I’m a pretty stubborn reader. I crave completion and always want to know how the story ends. Almost always, anyway. It takes a lot to make me put down a book, but it has happened occasionally. Most recently was The Meeting of the Waters by Caiseal Mor, back in February. This got me thinking about exactly what it was that turns me off a book. So I decided to take a look at the books I’ve not finished and see if they had anything in common.


In the case of The Meeting of the Waters, I just didn’t click with it from the beginning. Over the last few years, I’ve tried to read this book several times but always found the style to be a bit on the melodramatic side for me. I get that it was aiming for epic Celtic saga but it just made me roll my eyes.

The Meeting of the Waters is a prequel and I could tell. It seemed to assume that I would already have an emotional bond to certain characters and therefore made no effort to help me create one. Perhaps that’s fair enough, since time spent doing so would be time wasted for ongoing readers. Maybe. But that lack of connection with the characters coupled with the style was enough to make me put down the book and give away my copy of the trilogy. I think it’s unlikely I’ll pick up work by this author again.116063

Moving on to authors I will never again touch with a ten-foot barge pole, Stephen Donaldson is top of the list. I suspect this will also be the case for a few of you. At the beginning of The Chronicles of Thomas Covenant the Unbeliever, the eponymous character is a literal leper reviled by his ex-wife and the rest of modern society. After being hit by a car, he wakes up to find himself in another world where a young woman cures him of his leprosy. Believing the world to be a dream, he repays this young woman by raping her.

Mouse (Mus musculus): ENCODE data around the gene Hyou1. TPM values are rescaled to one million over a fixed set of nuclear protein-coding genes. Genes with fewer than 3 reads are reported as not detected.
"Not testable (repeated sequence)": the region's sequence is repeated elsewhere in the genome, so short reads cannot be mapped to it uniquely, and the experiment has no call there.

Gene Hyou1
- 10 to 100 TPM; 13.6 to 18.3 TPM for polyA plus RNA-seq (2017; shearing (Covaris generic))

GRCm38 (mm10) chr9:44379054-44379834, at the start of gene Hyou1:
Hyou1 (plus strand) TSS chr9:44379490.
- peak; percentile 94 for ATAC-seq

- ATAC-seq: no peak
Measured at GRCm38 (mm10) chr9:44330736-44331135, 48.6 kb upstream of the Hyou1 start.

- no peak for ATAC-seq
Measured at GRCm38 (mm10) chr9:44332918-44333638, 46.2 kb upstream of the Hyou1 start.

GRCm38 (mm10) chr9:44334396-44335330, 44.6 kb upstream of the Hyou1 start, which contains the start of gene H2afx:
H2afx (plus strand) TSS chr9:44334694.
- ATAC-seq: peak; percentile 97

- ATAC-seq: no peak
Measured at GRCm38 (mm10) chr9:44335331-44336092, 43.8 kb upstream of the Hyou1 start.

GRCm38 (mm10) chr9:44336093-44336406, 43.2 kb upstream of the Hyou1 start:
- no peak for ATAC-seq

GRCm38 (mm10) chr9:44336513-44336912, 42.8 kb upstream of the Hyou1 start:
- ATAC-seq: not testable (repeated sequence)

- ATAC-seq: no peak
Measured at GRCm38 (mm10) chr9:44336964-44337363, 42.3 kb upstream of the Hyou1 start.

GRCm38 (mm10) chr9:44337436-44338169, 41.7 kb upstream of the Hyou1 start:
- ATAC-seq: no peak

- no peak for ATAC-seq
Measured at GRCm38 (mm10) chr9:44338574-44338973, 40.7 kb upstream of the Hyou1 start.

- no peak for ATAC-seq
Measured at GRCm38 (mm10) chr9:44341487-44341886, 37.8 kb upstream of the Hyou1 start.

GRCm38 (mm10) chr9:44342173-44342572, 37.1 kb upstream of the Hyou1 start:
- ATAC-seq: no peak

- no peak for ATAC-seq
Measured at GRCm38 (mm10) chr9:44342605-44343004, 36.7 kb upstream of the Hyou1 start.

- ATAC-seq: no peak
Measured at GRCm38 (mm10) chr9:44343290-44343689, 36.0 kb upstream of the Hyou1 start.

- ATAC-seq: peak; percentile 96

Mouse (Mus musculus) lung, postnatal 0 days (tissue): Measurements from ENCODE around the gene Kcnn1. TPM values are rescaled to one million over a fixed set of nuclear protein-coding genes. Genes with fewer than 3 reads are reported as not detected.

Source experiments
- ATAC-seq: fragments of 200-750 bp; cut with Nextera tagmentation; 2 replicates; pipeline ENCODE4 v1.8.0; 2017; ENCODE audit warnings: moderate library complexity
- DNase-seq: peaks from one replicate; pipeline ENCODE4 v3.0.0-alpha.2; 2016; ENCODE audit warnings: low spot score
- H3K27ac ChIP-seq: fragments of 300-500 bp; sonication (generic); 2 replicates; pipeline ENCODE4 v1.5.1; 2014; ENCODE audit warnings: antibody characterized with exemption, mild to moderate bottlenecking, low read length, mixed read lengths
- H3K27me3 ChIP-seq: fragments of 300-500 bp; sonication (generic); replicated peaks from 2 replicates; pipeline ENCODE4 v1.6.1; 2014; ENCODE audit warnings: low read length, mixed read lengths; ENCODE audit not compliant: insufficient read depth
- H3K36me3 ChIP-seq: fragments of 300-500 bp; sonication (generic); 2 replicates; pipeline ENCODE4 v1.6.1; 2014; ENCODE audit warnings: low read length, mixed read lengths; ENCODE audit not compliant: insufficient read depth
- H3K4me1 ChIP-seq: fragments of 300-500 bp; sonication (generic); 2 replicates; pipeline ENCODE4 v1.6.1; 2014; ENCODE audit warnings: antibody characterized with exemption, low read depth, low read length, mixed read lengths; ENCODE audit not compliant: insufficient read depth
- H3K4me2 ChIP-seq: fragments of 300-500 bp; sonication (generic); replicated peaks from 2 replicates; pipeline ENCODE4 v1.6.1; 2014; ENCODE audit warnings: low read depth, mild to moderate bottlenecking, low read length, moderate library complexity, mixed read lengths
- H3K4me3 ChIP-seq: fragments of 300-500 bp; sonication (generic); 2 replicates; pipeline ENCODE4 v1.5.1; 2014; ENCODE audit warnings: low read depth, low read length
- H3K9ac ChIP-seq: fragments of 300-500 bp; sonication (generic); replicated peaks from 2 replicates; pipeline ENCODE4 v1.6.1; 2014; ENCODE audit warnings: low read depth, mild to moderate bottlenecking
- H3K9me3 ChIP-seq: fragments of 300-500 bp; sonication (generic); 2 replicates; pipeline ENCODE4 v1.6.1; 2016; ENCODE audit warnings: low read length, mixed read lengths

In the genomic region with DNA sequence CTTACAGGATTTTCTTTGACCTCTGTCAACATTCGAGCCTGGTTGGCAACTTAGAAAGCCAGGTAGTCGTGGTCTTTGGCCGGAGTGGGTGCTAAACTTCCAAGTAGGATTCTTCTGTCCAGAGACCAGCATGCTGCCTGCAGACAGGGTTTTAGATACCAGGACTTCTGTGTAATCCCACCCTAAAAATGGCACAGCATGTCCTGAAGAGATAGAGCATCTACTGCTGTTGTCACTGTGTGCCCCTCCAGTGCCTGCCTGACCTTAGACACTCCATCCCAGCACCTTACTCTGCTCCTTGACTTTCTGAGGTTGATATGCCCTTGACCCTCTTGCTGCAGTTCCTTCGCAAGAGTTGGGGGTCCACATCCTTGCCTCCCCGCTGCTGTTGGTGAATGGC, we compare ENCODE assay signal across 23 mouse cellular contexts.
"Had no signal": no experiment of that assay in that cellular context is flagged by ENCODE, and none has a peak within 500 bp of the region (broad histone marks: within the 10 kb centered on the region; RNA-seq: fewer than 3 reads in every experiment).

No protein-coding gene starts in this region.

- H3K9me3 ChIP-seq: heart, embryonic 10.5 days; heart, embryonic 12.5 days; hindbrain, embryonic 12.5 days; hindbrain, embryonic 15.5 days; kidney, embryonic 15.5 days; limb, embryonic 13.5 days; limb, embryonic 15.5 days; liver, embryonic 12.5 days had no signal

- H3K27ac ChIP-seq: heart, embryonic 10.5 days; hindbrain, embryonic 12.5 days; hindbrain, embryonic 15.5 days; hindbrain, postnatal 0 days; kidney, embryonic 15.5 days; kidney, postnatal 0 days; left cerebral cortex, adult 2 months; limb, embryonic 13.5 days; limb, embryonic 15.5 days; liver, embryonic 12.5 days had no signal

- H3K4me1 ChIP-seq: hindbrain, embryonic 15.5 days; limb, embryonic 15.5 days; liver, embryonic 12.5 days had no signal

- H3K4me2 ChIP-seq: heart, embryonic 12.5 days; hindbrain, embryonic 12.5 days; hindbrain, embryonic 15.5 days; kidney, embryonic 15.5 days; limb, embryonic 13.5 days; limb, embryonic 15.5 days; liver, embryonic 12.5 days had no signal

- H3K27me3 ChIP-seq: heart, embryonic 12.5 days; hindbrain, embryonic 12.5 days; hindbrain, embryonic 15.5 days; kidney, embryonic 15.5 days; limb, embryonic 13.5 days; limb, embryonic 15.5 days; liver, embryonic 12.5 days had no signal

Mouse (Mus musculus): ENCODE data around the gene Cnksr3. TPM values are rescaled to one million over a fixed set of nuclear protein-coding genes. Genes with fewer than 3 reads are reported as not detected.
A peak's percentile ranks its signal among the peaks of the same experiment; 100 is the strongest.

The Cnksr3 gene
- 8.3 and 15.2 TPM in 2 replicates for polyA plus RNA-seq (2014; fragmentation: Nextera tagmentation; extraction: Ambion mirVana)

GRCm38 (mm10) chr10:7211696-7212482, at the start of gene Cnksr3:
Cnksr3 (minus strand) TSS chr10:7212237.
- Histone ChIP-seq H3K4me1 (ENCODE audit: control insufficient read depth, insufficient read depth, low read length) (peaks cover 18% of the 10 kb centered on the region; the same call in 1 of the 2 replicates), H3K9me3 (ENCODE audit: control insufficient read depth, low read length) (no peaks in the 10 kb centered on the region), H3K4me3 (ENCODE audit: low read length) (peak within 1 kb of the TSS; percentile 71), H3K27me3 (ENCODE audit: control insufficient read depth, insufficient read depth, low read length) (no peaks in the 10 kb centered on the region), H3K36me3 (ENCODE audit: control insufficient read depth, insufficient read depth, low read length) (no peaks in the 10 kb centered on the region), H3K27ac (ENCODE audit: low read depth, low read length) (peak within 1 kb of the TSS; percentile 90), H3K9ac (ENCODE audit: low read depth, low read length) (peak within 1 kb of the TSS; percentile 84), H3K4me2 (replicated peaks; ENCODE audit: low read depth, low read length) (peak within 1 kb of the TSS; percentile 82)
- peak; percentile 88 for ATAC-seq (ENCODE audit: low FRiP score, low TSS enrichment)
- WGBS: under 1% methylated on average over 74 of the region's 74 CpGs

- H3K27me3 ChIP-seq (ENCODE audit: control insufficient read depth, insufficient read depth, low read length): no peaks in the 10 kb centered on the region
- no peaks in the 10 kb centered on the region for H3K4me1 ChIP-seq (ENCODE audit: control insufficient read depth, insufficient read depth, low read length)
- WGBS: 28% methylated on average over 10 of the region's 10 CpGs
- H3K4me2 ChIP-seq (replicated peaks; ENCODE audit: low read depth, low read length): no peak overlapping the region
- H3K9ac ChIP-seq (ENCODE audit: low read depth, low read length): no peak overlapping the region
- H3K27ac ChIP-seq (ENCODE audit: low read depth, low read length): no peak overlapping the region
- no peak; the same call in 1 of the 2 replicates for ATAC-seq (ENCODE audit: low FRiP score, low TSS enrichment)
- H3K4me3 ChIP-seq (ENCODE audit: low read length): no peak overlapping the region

It was at this point I put the book down and never picked it up again. Actually, I may have thrown it at the wall. I’m okay with some unlikeable characters but I had zero desire to see such a whiny, entitled, morally repugnant character find his redemption and save the world.


Confession: I put down A Storm of Swords at the Red Wedding. It wasn’t that I particularly cared for the characters who died. Just the opposite, in fact: one of them rather irritated me and I didn’t sufficiently care about any of the others to read on and discover their fate. After all, chances were good they were just going to be killed off anyway.

These three books show that connecting to the characters is super important to me as a reader. Of the three books, A Storm of Swords had the best chance at that–by the time I put it down, I was already two-and-a-half books into the series. There were characters I thought were at least a little bit interesting, even if there were none I especially liked. What was lacking for me was hope. While I don’t expect characters to come out unscathed, I do want them to become better people for their travails. There wasn’t much hope of that in A Song of Ice and Fire.

Becky Cole has shared some of her deal breakers over at BookRiot and I definitely agree with some of them (though not all).

What about you? What books have you put down? What are your deal breakers?


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